Anyone involved in design for automotive electronics probably has a pretty good working knowledge of the ISO 26262 standard, which ensures that sufficient levels of safety are being met and maintained throughout the vehicle lifecycle.
What many people both inside and outside the automotive industry don’t realize is that the original ISO 26262 standard published in 2011 was significantly updated in 2018. This update is formally known as ISO 26262:2018, less formally as ISO 26262 2nd Edition.
The updated version of ISO 26262 is due in large part to increased security issues, which weren’t that big a concern in 2011.
How should security be factored into safety analysis? Part 2, “Management of functional safety,” of the updated spec takes a step toward this by requiring a design organization create and maintain “effective communication channels” between functional safety, cybersecurity and other organizations relevant to functional safety.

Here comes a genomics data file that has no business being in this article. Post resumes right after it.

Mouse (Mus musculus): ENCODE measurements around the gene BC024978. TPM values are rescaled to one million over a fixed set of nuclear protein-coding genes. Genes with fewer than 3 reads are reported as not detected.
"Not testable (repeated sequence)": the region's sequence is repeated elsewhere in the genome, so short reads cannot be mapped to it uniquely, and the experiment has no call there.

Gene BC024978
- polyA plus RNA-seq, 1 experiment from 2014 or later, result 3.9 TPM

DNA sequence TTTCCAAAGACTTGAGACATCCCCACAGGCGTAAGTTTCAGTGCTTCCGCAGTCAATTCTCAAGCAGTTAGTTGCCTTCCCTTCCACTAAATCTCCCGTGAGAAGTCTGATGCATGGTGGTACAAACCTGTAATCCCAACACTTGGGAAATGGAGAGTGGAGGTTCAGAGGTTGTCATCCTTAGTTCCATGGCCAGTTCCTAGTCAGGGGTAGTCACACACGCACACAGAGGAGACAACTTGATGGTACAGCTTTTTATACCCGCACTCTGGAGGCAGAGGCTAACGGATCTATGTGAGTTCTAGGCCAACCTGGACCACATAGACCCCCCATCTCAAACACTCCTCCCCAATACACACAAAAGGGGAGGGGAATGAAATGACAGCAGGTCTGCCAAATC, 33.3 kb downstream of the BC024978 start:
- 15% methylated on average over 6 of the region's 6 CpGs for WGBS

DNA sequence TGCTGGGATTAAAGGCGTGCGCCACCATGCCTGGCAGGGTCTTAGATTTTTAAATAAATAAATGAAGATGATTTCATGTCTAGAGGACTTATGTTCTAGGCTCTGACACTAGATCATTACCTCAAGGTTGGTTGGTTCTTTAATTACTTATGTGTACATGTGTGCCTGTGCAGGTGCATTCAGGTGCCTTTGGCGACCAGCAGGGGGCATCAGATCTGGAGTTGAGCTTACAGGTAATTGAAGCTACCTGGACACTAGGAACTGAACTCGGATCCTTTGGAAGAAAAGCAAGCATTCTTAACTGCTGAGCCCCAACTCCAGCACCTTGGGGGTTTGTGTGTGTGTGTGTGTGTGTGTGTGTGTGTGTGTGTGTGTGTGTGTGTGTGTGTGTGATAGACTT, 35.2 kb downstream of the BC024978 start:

Experts in safety standards believe overall, there’s a lot of good progress in ISO 26262:2018, 2nd Edition, in plugging holes that have become apparent over time and making it easier to understand and use.
In fact, that may be the best way to view this update; cleaning up and refining safety requirements and guidance. However, ISO 26262:2018 does not address the non-systematic and random safety issues that will occur with autonomous systems using neural networks.
That is addressed in the in the SOTIF (Safety of the Intended Functionality) standard, ISO 21448, which identifies and addresses performance shortfalls in autonomous vehicle systems that occur even in the absence of a system failure.
But for engineers working on level 3 and beyond systems, both the original ISO 26262 and the update should be on your bookshelf. Add to that the SOTIF standard and even ISO/PAS 21448:2019.
Want to learn more? Tonex offers Automotive Functional Safety ISO 26262 Training Bootcamp, a 4-day bootcamp style course that covers the background of ISO 26262 standard, its scope, the main differences from IEC 61508 (the general safety standard), and how the scope varies with adding new systems.
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